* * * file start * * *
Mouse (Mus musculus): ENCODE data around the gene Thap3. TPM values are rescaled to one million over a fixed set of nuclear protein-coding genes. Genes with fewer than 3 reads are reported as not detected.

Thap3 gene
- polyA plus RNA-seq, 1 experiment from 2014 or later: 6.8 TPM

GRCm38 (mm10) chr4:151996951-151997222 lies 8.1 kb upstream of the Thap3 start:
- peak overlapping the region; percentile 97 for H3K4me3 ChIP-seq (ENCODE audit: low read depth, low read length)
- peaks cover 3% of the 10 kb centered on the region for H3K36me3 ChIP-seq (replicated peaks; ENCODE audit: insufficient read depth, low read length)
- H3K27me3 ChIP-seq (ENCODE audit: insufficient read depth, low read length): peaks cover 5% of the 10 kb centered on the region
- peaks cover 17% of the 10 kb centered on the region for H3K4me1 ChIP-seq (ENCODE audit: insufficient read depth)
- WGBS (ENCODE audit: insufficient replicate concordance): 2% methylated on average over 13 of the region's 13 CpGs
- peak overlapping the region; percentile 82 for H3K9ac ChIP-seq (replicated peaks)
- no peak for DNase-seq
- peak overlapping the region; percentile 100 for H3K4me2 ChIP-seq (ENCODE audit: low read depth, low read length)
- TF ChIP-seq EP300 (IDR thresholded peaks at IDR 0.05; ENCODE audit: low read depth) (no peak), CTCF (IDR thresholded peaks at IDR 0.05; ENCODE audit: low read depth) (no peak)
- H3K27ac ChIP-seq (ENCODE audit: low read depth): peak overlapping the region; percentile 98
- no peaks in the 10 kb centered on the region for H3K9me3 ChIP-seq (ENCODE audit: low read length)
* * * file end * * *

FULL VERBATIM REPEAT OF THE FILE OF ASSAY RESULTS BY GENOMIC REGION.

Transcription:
Mouse (Mus musculus): ENCODE data around the gene Thap3. TPM values are rescaled to one million over a fixed set of nuclear protein-coding genes. Genes with fewer than 3 reads are reported as not detected.

Thap3 gene
- polyA plus RNA-seq, 1 experiment from 2014 or later: 6.8 TPM

GRCm38 (mm10) chr4:151996951-151997222 lies 8.1 kb upstream of the Thap3 start:
- peak overlapping the region; percentile 97 for H3K4me3 ChIP-seq (ENCODE audit: low read depth, low read length)
- peaks cover 3% of the 10 kb centered on the region for H3K36me3 ChIP-seq (replicated peaks; ENCODE audit: insufficient read depth, low read length)
- H3K27me3 ChIP-seq (ENCODE audit: insufficient read depth, low read length): peaks cover 5% of the 10 kb centered on the region
- peaks cover 17% of the 10 kb centered on the region for H3K4me1 ChIP-seq (ENCODE audit: insufficient read depth)
- WGBS (ENCODE audit: insufficient replicate concordance): 2% methylated on average over 13 of the region's 13 CpGs
- peak overlapping the region; percentile 82 for H3K9ac ChIP-seq (replicated peaks)
- no peak for DNase-seq
- peak overlapping the region; percentile 100 for H3K4me2 ChIP-seq (ENCODE audit: low read depth, low read length)
- TF ChIP-seq EP300 (IDR thresholded peaks at IDR 0.05; ENCODE audit: low read depth) (no peak), CTCF (IDR thresholded peaks at IDR 0.05; ENCODE audit: low read depth) (no peak)
- H3K27ac ChIP-seq (ENCODE audit: low read depth): peak overlapping the region; percentile 98
- no peaks in the 10 kb centered on the region for H3K9me3 ChIP-seq (ENCODE audit: low read length)